Viva el Sabor! Culinary collective brings authentic Mexican, Guatemalan food to Addison County
If you’ve got a taste for authentic Mexican or Guatemalan food, the members of the Addison County culinary collective Viva el Sabor (“Long Live Flavor”) have something to satisfy your taste buds.
Gorditas, tacos, tamales, quesadillas, flautas, tres leches cake and so much more can be on your menu.
Viva el Sabor was formed with the support of the Addison Allies Network, a volunteer organization that provides services to migrant farmworkers, and Little Village Enterprises which addresses economic inequities.
There are a dozen members of the women-lead Addison County culinary collective that launched in June with a popular pop-up dinner on the Marble Works green in Middlebury.
During the fall, some of the members catered a Middlebury College event at Assumption of the Blessed Virgin Mary Church in Middlebury. Father Luke Austin, pastor, attended and said he enjoyed the authentic food.
Several of the members of Viva el Sabor belong to area Catholic churches, so bringing their recipes from their homes in Mexico and Guatemala reminds the priest “that we are part of a universal Church.”
Alicia Rodriguez, a parishioner of Our Lady of Good Help Church in Brandon who is from Mexico, is one of the members of the collective. “Most of us have known each other for a long time,” she said, because they are united through family members who work on area farms. But through the collective, they have deepened friendships and created their own community of migrant worker families.
Wendy Giron of St. Ambrose Church in Bristol is another member of the collective. A native of Guatemala, she said she has been able to make more money by cooking in the collective. “I’m happy to be making more money than before,” she said through an interpreter.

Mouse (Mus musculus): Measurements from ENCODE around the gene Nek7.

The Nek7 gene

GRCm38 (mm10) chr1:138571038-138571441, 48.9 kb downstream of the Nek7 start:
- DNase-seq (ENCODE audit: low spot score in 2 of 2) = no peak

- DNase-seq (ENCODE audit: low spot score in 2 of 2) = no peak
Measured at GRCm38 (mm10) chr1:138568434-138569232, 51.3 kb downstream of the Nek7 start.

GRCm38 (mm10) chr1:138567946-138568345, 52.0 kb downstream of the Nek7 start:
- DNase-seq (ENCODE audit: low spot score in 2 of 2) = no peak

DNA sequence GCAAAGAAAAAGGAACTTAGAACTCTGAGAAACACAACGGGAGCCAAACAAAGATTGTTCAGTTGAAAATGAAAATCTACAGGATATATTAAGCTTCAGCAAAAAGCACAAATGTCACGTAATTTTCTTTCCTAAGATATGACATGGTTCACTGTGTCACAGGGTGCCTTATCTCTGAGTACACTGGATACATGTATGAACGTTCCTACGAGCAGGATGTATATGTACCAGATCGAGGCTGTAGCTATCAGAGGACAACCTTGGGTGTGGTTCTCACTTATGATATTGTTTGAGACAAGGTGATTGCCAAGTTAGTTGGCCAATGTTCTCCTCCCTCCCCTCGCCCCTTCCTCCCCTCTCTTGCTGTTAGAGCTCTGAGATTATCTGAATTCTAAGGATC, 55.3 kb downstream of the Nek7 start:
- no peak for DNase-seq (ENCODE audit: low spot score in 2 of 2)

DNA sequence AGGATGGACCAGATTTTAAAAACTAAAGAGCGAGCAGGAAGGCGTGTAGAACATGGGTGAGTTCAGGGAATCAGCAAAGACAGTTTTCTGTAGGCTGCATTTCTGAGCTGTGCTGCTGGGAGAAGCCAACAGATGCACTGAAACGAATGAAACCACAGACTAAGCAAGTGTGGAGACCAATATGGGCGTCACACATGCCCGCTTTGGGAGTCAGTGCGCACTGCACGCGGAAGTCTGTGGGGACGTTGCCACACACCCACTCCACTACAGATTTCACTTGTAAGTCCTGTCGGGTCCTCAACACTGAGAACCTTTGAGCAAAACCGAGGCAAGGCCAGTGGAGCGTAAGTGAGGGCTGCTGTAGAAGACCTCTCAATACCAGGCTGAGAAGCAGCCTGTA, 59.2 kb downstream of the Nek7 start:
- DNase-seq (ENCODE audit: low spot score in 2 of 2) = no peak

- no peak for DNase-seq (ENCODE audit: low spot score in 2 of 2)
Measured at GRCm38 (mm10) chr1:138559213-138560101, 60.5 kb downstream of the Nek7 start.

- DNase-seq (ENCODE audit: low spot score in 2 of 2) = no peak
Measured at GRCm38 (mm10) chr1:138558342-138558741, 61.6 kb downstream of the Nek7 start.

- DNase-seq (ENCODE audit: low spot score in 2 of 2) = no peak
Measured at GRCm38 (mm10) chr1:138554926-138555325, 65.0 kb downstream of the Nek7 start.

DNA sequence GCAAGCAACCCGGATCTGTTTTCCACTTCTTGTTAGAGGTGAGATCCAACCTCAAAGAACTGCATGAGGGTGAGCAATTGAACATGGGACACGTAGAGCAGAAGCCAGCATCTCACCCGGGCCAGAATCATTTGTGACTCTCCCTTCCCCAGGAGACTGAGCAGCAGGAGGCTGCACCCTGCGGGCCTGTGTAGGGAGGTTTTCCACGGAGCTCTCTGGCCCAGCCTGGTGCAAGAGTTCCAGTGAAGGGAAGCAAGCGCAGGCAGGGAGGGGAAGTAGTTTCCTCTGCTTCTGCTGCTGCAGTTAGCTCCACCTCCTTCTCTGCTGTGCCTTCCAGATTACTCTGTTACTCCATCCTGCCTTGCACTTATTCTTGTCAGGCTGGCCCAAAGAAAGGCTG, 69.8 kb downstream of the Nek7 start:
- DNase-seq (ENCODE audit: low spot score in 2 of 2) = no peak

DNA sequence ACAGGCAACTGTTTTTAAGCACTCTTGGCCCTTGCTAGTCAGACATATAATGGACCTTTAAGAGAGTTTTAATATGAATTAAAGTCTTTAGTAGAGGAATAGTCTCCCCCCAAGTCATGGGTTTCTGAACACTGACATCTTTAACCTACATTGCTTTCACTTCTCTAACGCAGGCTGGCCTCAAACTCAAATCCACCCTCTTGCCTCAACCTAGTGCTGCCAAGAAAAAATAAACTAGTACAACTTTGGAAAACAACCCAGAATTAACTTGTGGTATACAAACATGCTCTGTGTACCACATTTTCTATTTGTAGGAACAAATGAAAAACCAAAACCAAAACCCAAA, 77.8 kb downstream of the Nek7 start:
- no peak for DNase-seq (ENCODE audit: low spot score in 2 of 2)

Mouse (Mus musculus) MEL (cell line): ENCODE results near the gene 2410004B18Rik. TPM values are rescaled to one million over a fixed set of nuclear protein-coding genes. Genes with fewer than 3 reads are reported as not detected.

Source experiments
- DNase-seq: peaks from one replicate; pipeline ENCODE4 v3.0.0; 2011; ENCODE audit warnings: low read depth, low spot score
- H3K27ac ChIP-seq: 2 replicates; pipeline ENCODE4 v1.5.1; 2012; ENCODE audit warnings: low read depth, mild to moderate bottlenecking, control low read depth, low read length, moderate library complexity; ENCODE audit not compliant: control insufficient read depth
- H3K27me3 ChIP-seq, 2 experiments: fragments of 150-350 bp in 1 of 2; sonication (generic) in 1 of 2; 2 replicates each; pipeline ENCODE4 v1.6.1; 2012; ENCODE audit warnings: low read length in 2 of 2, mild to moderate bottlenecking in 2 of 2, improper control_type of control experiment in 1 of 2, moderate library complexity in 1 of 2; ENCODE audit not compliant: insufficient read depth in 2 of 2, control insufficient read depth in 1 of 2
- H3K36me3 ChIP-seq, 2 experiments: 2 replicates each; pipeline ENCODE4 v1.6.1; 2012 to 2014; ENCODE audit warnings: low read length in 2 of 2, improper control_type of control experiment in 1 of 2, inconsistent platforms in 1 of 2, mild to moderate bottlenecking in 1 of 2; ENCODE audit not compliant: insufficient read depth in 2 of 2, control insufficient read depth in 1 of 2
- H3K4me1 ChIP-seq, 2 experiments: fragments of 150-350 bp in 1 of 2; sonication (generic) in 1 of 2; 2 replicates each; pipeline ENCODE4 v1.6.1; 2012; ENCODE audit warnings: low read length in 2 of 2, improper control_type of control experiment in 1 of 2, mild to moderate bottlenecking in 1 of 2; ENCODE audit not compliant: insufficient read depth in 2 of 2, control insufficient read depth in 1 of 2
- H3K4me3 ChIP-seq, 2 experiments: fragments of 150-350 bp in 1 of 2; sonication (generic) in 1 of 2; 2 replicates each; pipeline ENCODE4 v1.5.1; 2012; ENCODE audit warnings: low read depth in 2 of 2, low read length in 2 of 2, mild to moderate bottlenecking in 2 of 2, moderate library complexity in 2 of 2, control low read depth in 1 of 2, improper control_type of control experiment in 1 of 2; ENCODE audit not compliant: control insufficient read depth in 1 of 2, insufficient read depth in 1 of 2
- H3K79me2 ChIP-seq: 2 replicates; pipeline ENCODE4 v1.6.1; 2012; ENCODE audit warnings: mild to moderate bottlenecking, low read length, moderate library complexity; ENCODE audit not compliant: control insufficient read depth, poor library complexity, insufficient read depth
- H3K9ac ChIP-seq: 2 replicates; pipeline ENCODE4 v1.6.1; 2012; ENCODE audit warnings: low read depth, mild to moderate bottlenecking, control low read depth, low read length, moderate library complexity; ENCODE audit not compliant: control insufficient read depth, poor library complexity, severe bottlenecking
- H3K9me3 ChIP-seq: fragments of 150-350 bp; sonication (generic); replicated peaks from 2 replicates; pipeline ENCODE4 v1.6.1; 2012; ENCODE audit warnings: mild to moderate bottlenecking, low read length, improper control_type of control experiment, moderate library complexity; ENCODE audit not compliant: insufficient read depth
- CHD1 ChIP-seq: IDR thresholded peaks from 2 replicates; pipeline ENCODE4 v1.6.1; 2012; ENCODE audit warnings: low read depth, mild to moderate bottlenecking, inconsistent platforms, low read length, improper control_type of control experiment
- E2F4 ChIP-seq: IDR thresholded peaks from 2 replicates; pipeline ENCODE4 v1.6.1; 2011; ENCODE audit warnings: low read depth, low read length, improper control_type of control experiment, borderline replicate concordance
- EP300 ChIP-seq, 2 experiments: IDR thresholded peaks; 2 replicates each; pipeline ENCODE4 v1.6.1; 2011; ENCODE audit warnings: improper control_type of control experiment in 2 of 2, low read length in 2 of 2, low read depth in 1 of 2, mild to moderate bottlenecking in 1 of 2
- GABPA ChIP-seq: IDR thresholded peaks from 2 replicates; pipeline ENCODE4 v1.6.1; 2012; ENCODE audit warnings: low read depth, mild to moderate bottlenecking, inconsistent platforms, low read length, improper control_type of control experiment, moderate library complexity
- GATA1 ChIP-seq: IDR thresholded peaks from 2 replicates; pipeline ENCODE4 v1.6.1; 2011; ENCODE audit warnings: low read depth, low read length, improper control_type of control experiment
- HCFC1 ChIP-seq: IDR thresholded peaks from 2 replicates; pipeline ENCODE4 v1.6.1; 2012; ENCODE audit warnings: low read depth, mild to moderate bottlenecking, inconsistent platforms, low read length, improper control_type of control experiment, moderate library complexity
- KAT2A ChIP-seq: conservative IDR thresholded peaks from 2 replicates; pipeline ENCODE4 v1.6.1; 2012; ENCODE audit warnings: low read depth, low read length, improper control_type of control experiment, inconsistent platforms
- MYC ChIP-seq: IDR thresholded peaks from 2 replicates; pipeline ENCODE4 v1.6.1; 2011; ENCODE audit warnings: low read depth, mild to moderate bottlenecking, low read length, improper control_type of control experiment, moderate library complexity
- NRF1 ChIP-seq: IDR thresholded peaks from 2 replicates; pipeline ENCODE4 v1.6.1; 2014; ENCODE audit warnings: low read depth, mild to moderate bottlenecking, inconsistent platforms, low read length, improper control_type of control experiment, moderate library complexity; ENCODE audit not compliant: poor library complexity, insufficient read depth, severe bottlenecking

Magnolia Gonzalez has used money earned from her cooking to help her family both in Vermont and in Mexico; the family of Alejandra Perez — who is from Mexico — has “more resources to sustain and support” themselves thanks to her cooking.
Maria Martinez, also from Mexico, has a 21-year-old daughter who needed insurance to drive the family car; cooking for the collective helped her help her daughter come up with the needed funds.
“The collective has opened a lot of doors for me to sell my food,” said Mexico native Magdalena Deloya, who catered the event at the Middlebury Catholic church. “It’s been just great. We all know how to cook. We love cooking. Cooking is our way to show love to others.”
Many of the women learned to cook thanks to their grandmothers. “When I was young, I hated cooking, but my grandmother came from a line of Caribbean cooks, and her teaching finally affected me,” Giron said with a smile. “When I’m cooking, I can touch people’s hearts and their stomachs.”
Gonzalez said through an interpreter that she began cooking when she was seven in Mexico, and she enjoys sharing her food and culture with others.
One member of the collective died recently, and her death deeply touched her friends, including Deloya, who strives to make available healthy alternatives to standard favorites for her clients. “Even though we like to eat delicious, we also want to focus on eating healthy.”
The culinary collective has found support among the Catholic community in Addison County. During the fall, Viva el Sabor presented a taste of its foods at a fiesta at St. Peter Church in Vergennes.
According to the Viva el Sabor Facebook page, to get information on having an event catered, email email@example.com and describe your event: date, number of guests, type of event, etc. to be matched with the cook/s.
—Originally published in the Winter 2021 issue of Vermont Catholic magazine.